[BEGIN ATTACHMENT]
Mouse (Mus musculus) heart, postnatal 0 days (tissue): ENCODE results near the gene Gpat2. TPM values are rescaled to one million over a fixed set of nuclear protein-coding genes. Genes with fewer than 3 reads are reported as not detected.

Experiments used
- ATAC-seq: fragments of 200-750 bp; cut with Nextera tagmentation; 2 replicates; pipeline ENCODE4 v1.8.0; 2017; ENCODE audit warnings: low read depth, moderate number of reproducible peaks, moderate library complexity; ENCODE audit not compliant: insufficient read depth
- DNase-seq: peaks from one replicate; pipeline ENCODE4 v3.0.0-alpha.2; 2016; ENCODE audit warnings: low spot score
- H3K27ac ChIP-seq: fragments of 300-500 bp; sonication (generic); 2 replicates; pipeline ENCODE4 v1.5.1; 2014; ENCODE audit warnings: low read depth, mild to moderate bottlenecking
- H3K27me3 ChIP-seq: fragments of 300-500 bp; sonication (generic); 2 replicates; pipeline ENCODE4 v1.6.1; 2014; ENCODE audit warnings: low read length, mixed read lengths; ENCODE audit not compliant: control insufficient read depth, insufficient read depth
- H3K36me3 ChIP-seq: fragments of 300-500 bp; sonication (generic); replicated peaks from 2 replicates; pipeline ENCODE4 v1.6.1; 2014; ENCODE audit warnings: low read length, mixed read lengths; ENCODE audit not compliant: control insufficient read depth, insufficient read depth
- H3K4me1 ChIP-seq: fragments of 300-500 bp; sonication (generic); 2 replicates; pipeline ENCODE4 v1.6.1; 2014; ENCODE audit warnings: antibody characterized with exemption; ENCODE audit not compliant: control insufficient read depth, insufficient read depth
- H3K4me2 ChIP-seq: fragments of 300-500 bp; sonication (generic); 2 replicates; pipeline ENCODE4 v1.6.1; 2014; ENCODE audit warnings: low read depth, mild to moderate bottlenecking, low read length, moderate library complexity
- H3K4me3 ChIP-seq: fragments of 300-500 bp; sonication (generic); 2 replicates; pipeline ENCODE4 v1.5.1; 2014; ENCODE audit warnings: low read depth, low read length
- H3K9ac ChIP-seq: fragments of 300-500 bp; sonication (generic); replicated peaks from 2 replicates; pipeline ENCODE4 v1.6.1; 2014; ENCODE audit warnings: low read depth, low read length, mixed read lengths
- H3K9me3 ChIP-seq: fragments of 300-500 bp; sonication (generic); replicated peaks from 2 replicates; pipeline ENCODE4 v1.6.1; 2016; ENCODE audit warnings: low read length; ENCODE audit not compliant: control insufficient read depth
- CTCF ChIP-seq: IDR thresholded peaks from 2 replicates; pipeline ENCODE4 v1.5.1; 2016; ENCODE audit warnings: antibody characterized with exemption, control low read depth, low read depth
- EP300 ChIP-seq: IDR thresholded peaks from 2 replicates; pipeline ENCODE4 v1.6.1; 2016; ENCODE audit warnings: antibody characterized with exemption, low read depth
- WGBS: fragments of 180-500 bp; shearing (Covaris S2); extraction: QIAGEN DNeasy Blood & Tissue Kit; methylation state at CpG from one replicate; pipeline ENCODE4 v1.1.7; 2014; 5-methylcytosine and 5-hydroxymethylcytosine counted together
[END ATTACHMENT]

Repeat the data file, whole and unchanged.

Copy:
Mouse (Mus musculus) heart, postnatal 0 days (tissue): ENCODE results near the gene Gpat2. TPM values are rescaled to one million over a fixed set of nuclear protein-coding genes. Genes with fewer than 3 reads are reported as not detected.

Experiments used
- ATAC-seq: fragments of 200-750 bp; cut with Nextera tagmentation; 2 replicates; pipeline ENCODE4 v1.8.0; 2017; ENCODE audit warnings: low read depth, moderate number of reproducible peaks, moderate library complexity; ENCODE audit not compliant: insufficient read depth
- DNase-seq: peaks from one replicate; pipeline ENCODE4 v3.0.0-alpha.2; 2016; ENCODE audit warnings: low spot score
- H3K27ac ChIP-seq: fragments of 300-500 bp; sonication (generic); 2 replicates; pipeline ENCODE4 v1.5.1; 2014; ENCODE audit warnings: low read depth, mild to moderate bottlenecking
- H3K27me3 ChIP-seq: fragments of 300-500 bp; sonication (generic); 2 replicates; pipeline ENCODE4 v1.6.1; 2014; ENCODE audit warnings: low read length, mixed read lengths; ENCODE audit not compliant: control insufficient read depth, insufficient read depth
- H3K36me3 ChIP-seq: fragments of 300-500 bp; sonication (generic); replicated peaks from 2 replicates; pipeline ENCODE4 v1.6.1; 2014; ENCODE audit warnings: low read length, mixed read lengths; ENCODE audit not compliant: control insufficient read depth, insufficient read depth
- H3K4me1 ChIP-seq: fragments of 300-500 bp; sonication (generic); 2 replicates; pipeline ENCODE4 v1.6.1; 2014; ENCODE audit warnings: antibody characterized with exemption; ENCODE audit not compliant: control insufficient read depth, insufficient read depth
- H3K4me2 ChIP-seq: fragments of 300-500 bp; sonication (generic); 2 replicates; pipeline ENCODE4 v1.6.1; 2014; ENCODE audit warnings: low read depth, mild to moderate bottlenecking, low read length, moderate library complexity
- H3K4me3 ChIP-seq: fragments of 300-500 bp; sonication (generic); 2 replicates; pipeline ENCODE4 v1.5.1; 2014; ENCODE audit warnings: low read depth, low read length
- H3K9ac ChIP-seq: fragments of 300-500 bp; sonication (generic); replicated peaks from 2 replicates; pipeline ENCODE4 v1.6.1; 2014; ENCODE audit warnings: low read depth, low read length, mixed read lengths
- H3K9me3 ChIP-seq: fragments of 300-500 bp; sonication (generic); replicated peaks from 2 replicates; pipeline ENCODE4 v1.6.1; 2016; ENCODE audit warnings: low read length; ENCODE audit not compliant: control insufficient read depth
- CTCF ChIP-seq: IDR thresholded peaks from 2 replicates; pipeline ENCODE4 v1.5.1; 2016; ENCODE audit warnings: antibody characterized with exemption, control low read depth, low read depth
- EP300 ChIP-seq: IDR thresholded peaks from 2 replicates; pipeline ENCODE4 v1.6.1; 2016; ENCODE audit warnings: antibody characterized with exemption, low read depth
- WGBS: fragments of 180-500 bp; shearing (Covaris S2); extraction: QIAGEN DNeasy Blood & Tissue Kit; methylation state at CpG from one replicate; pipeline ENCODE4 v1.1.7; 2014; 5-methylcytosine and 5-hydroxymethylcytosine counted together